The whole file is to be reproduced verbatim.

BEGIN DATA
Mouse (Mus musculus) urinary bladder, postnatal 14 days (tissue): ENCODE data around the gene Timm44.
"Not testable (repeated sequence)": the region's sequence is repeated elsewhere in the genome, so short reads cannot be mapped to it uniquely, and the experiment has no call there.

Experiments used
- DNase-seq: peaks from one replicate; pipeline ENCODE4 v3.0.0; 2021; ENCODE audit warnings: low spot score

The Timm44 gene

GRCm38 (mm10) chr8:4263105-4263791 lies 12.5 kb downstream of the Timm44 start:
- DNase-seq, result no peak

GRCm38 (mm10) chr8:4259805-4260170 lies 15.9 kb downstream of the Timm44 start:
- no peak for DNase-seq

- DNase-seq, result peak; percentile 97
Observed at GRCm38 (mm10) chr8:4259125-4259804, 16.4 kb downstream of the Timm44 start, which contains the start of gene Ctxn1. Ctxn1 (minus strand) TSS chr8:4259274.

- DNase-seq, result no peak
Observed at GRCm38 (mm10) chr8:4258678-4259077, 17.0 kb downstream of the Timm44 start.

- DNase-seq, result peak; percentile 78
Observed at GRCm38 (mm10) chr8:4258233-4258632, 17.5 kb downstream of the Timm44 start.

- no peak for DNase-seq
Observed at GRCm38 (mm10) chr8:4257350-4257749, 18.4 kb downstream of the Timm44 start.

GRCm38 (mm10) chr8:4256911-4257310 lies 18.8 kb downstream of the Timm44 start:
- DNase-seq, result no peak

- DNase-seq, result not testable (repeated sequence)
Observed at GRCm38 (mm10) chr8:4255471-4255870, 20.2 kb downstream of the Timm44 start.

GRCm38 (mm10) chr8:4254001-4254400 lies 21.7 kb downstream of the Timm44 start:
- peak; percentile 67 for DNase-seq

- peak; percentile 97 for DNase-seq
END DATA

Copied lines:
Mouse (Mus musculus) urinary bladder, postnatal 14 days (tissue): ENCODE data around the gene Timm44.
"Not testable (repeated sequence)": the region's sequence is repeated elsewhere in the genome, so short reads cannot be mapped to it uniquely, and the experiment has no call there.

Experiments used
- DNase-seq: peaks from one replicate; pipeline ENCODE4 v3.0.0; 2021; ENCODE audit warnings: low spot score

The Timm44 gene

GRCm38 (mm10) chr8:4263105-4263791 lies 12.5 kb downstream of the Timm44 start:
- DNase-seq, result no peak

GRCm38 (mm10) chr8:4259805-4260170 lies 15.9 kb downstream of the Timm44 start:
- no peak for DNase-seq

- DNase-seq, result peak; percentile 97
Observed at GRCm38 (mm10) chr8:4259125-4259804, 16.4 kb downstream of the Timm44 start, which contains the start of gene Ctxn1. Ctxn1 (minus strand) TSS chr8:4259274.

- DNase-seq, result no peak
Observed at GRCm38 (mm10) chr8:4258678-4259077, 17.0 kb downstream of the Timm44 start.

- DNase-seq, result peak; percentile 78
Observed at GRCm38 (mm10) chr8:4258233-4258632, 17.5 kb downstream of the Timm44 start.

- no peak for DNase-seq
Observed at GRCm38 (mm10) chr8:4257350-4257749, 18.4 kb downstream of the Timm44 start.

GRCm38 (mm10) chr8:4256911-4257310 lies 18.8 kb downstream of the Timm44 start:
- DNase-seq, result no peak

- DNase-seq, result not testable (repeated sequence)
Observed at GRCm38 (mm10) chr8:4255471-4255870, 20.2 kb downstream of the Timm44 start.

GRCm38 (mm10) chr8:4254001-4254400 lies 21.7 kb downstream of the Timm44 start:
- peak; percentile 67 for DNase-seq

- peak; percentile 97 for DNase-seq